6: Zhong: POSSEVI: Nuclear Non-proliferation, Power Dynamics, and Regional Stability Revisited

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China’s Approach to Address Nuclear Crisis on Korea Peninsula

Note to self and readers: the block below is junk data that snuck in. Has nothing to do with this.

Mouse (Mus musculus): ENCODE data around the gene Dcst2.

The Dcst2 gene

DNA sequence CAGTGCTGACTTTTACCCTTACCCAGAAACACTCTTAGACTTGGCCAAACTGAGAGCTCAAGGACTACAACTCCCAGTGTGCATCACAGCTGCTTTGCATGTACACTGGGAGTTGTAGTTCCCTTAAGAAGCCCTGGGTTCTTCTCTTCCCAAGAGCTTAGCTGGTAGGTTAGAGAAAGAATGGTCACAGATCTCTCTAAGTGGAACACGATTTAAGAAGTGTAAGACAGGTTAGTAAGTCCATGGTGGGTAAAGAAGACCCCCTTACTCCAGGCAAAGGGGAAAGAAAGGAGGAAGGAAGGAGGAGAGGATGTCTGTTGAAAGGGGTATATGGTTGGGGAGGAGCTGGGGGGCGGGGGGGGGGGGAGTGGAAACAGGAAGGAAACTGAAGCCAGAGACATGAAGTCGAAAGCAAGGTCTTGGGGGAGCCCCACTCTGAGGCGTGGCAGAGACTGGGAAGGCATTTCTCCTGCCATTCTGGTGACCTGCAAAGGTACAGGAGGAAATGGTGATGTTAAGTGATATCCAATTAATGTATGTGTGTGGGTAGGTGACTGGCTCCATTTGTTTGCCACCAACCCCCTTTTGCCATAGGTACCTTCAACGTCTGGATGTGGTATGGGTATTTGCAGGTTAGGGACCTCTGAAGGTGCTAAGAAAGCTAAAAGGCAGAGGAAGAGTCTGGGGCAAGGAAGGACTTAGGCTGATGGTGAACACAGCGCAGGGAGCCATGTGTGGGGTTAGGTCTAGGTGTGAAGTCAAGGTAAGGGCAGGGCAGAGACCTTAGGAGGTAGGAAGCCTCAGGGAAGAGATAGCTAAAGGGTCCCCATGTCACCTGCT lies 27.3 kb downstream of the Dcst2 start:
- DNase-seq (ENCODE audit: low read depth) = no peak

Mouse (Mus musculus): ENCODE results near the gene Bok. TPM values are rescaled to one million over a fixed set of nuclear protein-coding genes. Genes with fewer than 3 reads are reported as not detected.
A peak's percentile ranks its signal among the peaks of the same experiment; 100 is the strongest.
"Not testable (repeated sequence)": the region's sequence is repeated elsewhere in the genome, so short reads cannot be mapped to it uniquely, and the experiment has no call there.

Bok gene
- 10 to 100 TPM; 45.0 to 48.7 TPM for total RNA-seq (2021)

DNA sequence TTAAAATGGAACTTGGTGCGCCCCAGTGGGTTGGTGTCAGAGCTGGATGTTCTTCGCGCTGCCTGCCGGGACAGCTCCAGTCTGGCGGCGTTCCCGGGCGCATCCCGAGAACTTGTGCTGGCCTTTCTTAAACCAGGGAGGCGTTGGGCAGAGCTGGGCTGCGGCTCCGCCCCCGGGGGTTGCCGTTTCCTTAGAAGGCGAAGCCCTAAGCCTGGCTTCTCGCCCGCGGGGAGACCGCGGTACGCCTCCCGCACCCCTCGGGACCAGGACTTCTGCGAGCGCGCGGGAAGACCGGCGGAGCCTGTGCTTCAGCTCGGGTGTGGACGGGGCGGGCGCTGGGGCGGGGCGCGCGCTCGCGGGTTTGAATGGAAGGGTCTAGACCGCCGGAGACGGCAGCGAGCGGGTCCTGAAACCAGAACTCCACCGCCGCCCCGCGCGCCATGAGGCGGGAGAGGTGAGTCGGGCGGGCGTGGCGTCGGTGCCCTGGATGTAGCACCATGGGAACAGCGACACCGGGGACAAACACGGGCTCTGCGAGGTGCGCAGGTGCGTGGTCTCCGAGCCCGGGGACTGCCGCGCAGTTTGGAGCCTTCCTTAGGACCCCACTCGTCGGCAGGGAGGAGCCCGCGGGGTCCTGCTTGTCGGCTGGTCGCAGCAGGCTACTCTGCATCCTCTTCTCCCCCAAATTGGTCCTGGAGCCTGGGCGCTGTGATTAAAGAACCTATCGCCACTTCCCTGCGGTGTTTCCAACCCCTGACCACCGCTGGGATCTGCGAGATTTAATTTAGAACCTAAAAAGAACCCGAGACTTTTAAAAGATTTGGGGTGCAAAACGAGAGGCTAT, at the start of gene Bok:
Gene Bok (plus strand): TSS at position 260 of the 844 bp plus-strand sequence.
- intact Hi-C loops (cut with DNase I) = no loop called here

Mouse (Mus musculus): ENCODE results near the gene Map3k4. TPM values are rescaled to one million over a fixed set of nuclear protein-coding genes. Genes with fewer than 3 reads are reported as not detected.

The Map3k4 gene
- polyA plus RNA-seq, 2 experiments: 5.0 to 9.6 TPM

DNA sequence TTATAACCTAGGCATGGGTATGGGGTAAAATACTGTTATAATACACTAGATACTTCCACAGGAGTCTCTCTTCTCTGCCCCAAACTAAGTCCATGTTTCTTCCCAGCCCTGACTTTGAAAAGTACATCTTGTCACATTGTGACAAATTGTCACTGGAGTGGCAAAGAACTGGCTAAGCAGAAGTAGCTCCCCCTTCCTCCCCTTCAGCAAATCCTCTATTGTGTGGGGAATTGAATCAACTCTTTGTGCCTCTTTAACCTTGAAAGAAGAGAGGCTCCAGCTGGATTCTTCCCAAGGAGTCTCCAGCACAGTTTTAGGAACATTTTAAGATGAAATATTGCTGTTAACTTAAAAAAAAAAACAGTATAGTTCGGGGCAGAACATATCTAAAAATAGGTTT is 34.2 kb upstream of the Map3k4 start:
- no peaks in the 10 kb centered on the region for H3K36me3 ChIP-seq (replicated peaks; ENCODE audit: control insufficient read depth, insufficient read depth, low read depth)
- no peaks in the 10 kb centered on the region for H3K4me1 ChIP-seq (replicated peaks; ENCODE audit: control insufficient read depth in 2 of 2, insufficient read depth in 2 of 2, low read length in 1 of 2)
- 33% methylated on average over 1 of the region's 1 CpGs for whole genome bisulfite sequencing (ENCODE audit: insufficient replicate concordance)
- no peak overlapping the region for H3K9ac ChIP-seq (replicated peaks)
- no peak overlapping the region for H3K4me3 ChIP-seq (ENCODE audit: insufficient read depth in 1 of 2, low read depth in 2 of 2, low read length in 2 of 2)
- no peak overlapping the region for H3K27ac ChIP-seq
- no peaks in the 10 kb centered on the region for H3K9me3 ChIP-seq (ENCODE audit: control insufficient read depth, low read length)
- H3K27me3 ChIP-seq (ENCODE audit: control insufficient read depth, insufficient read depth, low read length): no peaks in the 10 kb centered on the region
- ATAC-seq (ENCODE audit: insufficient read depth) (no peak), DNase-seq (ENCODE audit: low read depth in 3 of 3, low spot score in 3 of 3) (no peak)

After the two rounds of nuclear crisis and the incidents of Cheonan sinking and Yeonpyeong shelling, the nuclear deadlock on Korea Peninsula has become one of the most intractable international affairs in the world. DPRK’s pursuit of nuclear weapons and its adventurous behaviors are viewed by the US, ROK and Japan as irrational, illegitimate, and provocative. The economic sanctions imposed by UN and ROK/US/Japan on DPRK and the strengthening of US alliance relations with ROK and Japan in return are perceived by DPRK that they are aimed to undermining the DPRK regime and are damaging DPRK’s economy and the society as a whole. China is the major economic and political patron of DPRK in the recent decades. Despite the great efforts made by China to call in US, DPRK, ROK, Japan, and Russia to conduct the Six-Party Talks that had gone for six rounds since August 2003 but has since April 2009 suspended due to the abrupt withdrawal by DPRK, China has been one focus of criticism from both DPRK and the US-led alliance front. On the one hand, US, ROK and Japan complained that China has not fully used its leverages and its status as host for Six-Party Talks to exert influence on DPRK to rein in the latter’s risky moves in the past decade. On the other hand, DPRK demanded more economic and political assistance from China and to some extent doubted if China were trying to work together with US, ROK, Japan, and Russia to cajole DPRK to accept an internationally legal-bind arrangement to restrict its autonomy to pursue national security and economic interests.